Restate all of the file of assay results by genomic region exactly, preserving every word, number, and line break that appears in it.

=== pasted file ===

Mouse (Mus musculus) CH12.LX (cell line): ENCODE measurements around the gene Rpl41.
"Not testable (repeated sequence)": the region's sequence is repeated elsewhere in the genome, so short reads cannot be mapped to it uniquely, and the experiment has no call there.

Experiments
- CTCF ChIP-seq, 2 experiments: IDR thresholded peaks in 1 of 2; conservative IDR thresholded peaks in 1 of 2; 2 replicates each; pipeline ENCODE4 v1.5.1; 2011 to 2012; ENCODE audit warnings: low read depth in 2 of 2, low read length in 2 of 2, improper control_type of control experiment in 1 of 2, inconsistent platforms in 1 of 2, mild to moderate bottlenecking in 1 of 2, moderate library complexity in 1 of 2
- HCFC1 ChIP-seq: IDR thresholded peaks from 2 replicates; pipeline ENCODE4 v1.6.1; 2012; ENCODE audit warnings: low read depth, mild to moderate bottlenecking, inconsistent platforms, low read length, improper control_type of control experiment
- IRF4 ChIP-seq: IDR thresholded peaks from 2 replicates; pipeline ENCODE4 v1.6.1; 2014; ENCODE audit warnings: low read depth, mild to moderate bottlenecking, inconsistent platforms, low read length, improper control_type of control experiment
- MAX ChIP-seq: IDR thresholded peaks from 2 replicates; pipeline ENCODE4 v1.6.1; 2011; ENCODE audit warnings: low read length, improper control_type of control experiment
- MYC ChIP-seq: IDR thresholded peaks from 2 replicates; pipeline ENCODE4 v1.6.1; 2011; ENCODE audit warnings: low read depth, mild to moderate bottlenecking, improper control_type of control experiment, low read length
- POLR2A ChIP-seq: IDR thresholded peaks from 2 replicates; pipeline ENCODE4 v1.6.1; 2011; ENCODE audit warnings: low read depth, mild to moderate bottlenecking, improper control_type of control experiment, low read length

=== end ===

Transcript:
Mouse (Mus musculus) CH12.LX (cell line): ENCODE measurements around the gene Rpl41.
"Not testable (repeated sequence)": the region's sequence is repeated elsewhere in the genome, so short reads cannot be mapped to it uniquely, and the experiment has no call there.

Experiments
- CTCF ChIP-seq, 2 experiments: IDR thresholded peaks in 1 of 2; conservative IDR thresholded peaks in 1 of 2; 2 replicates each; pipeline ENCODE4 v1.5.1; 2011 to 2012; ENCODE audit warnings: low read depth in 2 of 2, low read length in 2 of 2, improper control_type of control experiment in 1 of 2, inconsistent platforms in 1 of 2, mild to moderate bottlenecking in 1 of 2, moderate library complexity in 1 of 2
- HCFC1 ChIP-seq: IDR thresholded peaks from 2 replicates; pipeline ENCODE4 v1.6.1; 2012; ENCODE audit warnings: low read depth, mild to moderate bottlenecking, inconsistent platforms, low read length, improper control_type of control experiment
- IRF4 ChIP-seq: IDR thresholded peaks from 2 replicates; pipeline ENCODE4 v1.6.1; 2014; ENCODE audit warnings: low read depth, mild to moderate bottlenecking, inconsistent platforms, low read length, improper control_type of control experiment
- MAX ChIP-seq: IDR thresholded peaks from 2 replicates; pipeline ENCODE4 v1.6.1; 2011; ENCODE audit warnings: low read length, improper control_type of control experiment
- MYC ChIP-seq: IDR thresholded peaks from 2 replicates; pipeline ENCODE4 v1.6.1; 2011; ENCODE audit warnings: low read depth, mild to moderate bottlenecking, improper control_type of control experiment, low read length
- POLR2A ChIP-seq: IDR thresholded peaks from 2 replicates; pipeline ENCODE4 v1.6.1; 2011; ENCODE audit warnings: low read depth, mild to moderate bottlenecking, improper control_type of control experiment, low read length